I use the method developed by Dr. Sydney Coleman who has pretty much devoted his career to figuring out how best to get the fat to survive. He calls his procedure "Lipostructure". It is so much more than sucking the fat and then injecting it. His technique is time consuming and tedious, both the harvest of the fat and the injection but provides the most predictability and long term benefit. When I went to New York City to learn Dr. Coleman's method, I was just blown away by his results and by his methodical and long term evaluation of his patients and his techniques and equipment. When Dr. Coleman comes out with evidence that there is a good way to preserve fat for a future injection, I will look into it.
I honestly think some surgeons do not have the temperment to take on such a fussy and finicky procedure. Some are either taking short cuts (that are not proven effective) or they are not providing long enough follow-up on their patients. All patients look improved at 3 months because of the swelling. But at three years?????
A question any surgeon thinking about performing fat tranfer should ask themself is this "Do I enjoy doing embroidery?" If you don't enjoy embroidery, you will hate doing fat transfer the proper way!
I would not go to a surgeon who says he or she can do the procedure quickly, that your recovery will be rapid and that they will "just freeze the extra".
Lisa Lynn Sowder, M.D., a surgeon who loves to embroider.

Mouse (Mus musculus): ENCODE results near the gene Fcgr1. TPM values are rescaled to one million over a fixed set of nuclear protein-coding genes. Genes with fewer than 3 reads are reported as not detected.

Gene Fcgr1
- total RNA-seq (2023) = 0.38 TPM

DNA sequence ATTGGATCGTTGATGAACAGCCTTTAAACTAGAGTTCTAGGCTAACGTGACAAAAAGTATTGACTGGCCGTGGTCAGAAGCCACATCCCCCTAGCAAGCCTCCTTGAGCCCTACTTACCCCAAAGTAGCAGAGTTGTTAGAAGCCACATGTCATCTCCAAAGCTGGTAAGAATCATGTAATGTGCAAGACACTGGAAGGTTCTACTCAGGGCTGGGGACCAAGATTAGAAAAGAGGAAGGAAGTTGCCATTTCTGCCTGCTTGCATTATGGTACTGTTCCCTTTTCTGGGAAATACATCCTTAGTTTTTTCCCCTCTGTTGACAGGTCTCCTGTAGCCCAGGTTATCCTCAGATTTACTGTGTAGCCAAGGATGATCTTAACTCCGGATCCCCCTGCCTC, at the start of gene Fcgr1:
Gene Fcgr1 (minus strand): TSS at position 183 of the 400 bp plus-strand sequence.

Frozen Fat -a Bad Idea.
Freezing fat in the doctors office frig and reusing it does not make any sense although there are people who advocate it. Simply put freezing and thawing ruptures the cell membrane killing the cell unless it is done by freezing techniques used freeze embryos, eggs, etc in a proper lab setting. Other wise you are getting injected with dead oily glob which is hopefully removed by your phahgocytes. You may also end up having a sterile abcess which calcifies leaving a hard lump
Frozen Fat Can Work But Be Careful
Several studies have suggested that frozen fat can survive without a problem. Unfortunately, the results will depend on the method for preserving the fat. As Dr. Lam points out, high standards should be observed to ensure sterility and viability are preserved. Unfortunately, most physicians offices are not monitored to ensure this reliability as it can be quite expensive to keep up the standard. Overall, I prefer to simply harvest fat at each session as this has been shown to have a greater viability than preserved fat in any circumstance.
Frozen Fat is dead fat!
There are studies that demonstrate how to preserve the viability of fat after freezing. However, current methods in the US are not these techniques. Fat requires a preservative called Trehalose. I am not aware of anyone using this substance. Most just stick it in a freezer and thaw. Think of the freezer burn! not good!
Storing fat for re-injection
Fat can be frozen and re-injected with good results. The method of cryopreservation of fat is very important. A standard compact or household freezer stores fat at -20 degrees C which is not ideal for storage of fat. For long-term storage of fat the ideal temperature is -75 to –80 degrees C.
Storing Fat for Later Transfer
Thanks for your question -
There have been several studies examining using cryo-preserved fat for tissue augmentation. It does seem that fat can be stored for a period of time and still be viable (though not as well as fresh fat).
Fat that has been cryopreserved has an even lower survivability.
Most surgeons who are performing autologous fat transfer are using the tissue immediately upon harvest for the most consistent results.
I hope this helps.